One of the most striking things about snorkeling in the Galapagos was how loud it was underwater. There were hardly any boats nearby, but every time my ears dipped below the surface, I could hear a constant cacophony of sound. Some it came from waves against the sand, some of it was the sound of parrotfish nibbling on coral, but a lot of it was likely the work of a culprit I couldn’t see hidden in the sand: the pistol shrimp.
These small crustaceans hunt with an oversized claw capable of snapping shut at around 100 kph. When the two halves of the claw come together, they push out a high-speed jet of water. High velocity means low pressure – a low enough pressure, in fact, to drop nearby water below its vapor pressure, causing bubbles to form and expand. These cavitation bubbles collapse quickly under the hydrostatic pressure of the surrounding water, creating a distinctive pop that makes the pistol shrimp one of the loudest sea creatures around. (Image credit: BBC Earth Unplugged, source; research credit: M. Versluis et al.)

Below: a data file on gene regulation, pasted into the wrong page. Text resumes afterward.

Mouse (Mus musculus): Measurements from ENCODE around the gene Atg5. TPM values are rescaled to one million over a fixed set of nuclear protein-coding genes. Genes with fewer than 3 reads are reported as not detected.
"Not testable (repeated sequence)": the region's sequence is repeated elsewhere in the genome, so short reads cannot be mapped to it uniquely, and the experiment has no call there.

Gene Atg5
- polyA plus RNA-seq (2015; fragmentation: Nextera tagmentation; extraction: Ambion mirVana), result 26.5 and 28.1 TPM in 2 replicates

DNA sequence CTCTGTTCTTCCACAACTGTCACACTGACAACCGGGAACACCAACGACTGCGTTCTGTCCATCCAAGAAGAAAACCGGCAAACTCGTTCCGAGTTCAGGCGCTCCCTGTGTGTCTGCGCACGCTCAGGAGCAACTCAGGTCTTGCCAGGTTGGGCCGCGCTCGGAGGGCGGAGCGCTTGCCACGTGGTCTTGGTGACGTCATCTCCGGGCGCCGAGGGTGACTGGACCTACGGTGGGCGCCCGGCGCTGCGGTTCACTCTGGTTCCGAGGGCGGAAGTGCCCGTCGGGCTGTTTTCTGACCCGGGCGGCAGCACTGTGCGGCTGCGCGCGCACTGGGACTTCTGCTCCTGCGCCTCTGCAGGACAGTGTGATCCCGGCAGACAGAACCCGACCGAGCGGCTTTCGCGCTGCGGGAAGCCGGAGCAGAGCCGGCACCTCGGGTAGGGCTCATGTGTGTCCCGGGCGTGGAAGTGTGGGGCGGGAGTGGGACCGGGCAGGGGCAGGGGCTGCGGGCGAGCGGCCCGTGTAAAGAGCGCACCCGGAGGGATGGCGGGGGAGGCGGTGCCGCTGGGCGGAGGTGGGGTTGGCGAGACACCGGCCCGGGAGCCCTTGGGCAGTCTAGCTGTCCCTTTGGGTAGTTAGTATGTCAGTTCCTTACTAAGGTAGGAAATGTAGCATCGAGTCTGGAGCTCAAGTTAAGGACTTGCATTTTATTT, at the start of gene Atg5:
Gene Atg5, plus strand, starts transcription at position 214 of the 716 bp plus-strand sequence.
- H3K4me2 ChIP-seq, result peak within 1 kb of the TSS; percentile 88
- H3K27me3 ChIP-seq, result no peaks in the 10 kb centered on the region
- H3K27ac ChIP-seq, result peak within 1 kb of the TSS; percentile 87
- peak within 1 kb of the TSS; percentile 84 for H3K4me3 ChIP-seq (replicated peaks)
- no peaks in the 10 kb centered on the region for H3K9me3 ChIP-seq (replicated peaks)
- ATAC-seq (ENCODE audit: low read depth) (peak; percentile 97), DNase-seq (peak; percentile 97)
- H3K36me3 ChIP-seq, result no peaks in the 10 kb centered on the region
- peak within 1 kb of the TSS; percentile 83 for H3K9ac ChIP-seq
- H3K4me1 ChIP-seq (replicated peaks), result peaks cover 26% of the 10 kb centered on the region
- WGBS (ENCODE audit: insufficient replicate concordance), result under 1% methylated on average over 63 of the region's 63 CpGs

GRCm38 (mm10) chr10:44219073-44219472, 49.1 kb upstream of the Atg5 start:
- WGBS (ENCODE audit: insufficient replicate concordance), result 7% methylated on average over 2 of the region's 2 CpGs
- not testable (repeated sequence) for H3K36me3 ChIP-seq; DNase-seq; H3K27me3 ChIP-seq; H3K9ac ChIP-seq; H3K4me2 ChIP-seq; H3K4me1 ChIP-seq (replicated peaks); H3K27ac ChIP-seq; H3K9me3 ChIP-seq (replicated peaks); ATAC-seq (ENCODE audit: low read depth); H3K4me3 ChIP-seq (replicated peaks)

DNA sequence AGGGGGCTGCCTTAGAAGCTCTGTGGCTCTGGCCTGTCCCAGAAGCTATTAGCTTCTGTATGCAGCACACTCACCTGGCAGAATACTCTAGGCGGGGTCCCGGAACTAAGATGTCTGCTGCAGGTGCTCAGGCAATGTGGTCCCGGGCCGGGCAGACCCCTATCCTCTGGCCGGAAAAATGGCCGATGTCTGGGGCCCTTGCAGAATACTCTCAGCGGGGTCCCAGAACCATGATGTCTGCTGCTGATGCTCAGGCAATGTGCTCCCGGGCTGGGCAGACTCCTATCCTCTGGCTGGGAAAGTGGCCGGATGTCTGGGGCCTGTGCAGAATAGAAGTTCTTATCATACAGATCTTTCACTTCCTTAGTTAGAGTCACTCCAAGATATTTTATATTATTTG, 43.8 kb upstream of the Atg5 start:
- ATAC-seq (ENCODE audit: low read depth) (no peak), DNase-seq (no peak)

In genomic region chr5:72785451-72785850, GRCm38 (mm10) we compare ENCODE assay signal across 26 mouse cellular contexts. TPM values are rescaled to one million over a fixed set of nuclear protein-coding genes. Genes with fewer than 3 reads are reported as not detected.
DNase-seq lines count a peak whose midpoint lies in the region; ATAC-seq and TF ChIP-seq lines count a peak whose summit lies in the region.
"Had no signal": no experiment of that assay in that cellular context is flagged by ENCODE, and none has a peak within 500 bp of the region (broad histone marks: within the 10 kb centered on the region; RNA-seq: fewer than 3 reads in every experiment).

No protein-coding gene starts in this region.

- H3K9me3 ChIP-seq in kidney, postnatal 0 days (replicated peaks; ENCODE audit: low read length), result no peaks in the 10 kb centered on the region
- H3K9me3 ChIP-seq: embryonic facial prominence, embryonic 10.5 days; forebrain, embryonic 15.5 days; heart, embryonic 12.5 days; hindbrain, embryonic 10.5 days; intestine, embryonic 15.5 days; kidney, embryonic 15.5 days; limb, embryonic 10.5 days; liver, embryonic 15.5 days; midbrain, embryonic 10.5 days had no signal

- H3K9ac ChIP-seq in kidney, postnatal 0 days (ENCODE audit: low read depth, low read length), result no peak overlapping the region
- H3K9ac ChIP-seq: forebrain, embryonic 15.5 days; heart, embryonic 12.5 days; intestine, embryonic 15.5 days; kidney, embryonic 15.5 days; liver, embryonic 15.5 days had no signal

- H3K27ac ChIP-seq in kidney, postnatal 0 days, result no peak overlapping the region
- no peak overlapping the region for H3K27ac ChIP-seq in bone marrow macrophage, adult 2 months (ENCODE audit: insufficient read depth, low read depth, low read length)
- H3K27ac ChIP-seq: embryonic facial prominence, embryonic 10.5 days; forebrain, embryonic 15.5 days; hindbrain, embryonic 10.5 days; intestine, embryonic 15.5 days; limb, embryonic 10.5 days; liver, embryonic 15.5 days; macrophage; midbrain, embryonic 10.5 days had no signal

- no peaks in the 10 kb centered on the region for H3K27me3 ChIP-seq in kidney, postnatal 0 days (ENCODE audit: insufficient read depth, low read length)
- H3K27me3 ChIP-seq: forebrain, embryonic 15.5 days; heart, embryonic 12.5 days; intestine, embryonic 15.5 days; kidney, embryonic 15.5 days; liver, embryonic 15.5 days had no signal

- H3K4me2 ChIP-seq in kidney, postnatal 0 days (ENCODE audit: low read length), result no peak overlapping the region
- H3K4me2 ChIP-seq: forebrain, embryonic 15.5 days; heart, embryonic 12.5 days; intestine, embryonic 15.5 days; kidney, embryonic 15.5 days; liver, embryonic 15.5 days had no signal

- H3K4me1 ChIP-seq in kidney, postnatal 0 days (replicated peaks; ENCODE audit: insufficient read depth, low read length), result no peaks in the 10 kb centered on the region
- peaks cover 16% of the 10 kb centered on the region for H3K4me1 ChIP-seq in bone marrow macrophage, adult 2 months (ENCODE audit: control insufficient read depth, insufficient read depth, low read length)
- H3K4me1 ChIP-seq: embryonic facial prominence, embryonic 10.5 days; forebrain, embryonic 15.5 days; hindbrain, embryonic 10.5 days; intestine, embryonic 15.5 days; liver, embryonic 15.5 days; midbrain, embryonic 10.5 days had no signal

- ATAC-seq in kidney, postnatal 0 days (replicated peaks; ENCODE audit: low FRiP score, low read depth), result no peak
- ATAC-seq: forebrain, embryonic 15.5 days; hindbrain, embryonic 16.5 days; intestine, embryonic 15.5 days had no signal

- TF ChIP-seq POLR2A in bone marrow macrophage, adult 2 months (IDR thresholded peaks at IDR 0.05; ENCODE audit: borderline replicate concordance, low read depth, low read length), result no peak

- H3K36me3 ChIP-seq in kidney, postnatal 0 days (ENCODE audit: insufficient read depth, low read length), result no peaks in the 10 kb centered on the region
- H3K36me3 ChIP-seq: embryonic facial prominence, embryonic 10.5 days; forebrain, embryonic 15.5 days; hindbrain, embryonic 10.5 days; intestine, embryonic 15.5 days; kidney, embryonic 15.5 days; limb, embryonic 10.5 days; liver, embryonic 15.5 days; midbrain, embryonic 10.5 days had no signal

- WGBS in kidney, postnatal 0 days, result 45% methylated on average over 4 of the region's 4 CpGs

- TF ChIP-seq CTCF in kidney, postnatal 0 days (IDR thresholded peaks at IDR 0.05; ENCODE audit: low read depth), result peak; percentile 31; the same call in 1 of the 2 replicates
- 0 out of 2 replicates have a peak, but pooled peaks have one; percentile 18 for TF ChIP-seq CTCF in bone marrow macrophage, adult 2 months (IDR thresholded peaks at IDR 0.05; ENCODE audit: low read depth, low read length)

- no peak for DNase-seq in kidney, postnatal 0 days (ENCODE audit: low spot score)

All week we’re celebrating the Galapagos Islands here on FYFD. Check out previous posts in the series here.